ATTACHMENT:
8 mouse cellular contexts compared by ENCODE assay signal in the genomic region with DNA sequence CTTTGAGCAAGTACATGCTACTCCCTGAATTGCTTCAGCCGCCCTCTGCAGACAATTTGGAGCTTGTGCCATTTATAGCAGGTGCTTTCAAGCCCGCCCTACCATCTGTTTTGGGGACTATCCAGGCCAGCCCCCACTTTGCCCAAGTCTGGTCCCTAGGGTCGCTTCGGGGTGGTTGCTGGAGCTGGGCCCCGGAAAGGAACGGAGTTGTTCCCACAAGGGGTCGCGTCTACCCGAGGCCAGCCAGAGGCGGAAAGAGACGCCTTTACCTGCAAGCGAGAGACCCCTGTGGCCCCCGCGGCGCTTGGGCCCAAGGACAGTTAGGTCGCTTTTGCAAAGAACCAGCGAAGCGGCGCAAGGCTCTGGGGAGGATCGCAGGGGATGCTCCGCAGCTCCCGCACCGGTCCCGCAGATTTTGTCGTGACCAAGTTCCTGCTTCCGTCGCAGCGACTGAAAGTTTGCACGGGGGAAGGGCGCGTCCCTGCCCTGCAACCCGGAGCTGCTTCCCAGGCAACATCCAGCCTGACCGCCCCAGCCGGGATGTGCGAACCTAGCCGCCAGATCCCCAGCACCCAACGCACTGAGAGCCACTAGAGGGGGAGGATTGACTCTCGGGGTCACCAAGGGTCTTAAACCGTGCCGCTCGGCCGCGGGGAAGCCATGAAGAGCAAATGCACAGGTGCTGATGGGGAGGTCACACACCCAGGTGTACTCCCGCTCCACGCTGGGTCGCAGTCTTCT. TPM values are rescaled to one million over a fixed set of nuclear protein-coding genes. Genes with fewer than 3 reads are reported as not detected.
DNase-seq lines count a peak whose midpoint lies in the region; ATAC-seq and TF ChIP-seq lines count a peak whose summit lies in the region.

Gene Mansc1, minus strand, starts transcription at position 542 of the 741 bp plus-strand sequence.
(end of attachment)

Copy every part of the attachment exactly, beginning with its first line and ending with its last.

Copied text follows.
8 mouse cellular contexts compared by ENCODE assay signal in the genomic region with DNA sequence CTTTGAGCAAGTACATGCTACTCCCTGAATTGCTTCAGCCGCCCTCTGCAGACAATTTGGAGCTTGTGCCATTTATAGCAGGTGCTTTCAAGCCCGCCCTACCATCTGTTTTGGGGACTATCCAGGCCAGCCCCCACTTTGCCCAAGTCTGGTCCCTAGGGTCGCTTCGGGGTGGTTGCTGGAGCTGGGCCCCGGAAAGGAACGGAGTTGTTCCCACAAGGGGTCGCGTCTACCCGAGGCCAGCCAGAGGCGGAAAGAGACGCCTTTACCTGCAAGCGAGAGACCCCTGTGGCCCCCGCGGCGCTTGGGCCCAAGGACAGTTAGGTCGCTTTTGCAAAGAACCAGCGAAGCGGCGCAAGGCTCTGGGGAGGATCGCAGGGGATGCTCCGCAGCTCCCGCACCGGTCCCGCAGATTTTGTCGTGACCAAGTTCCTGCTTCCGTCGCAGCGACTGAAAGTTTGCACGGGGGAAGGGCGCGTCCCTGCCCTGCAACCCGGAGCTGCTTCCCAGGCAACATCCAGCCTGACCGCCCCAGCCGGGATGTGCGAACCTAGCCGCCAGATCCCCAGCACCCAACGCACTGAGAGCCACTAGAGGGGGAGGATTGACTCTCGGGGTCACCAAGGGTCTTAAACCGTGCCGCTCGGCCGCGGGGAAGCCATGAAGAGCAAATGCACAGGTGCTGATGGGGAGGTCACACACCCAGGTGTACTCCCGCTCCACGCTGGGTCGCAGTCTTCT. TPM values are rescaled to one million over a fixed set of nuclear protein-coding genes. Genes with fewer than 3 reads are reported as not detected.
DNase-seq lines count a peak whose midpoint lies in the region; ATAC-seq and TF ChIP-seq lines count a peak whose summit lies in the region.

Gene Mansc1, minus strand, starts transcription at position 542 of the 741 bp plus-strand sequence.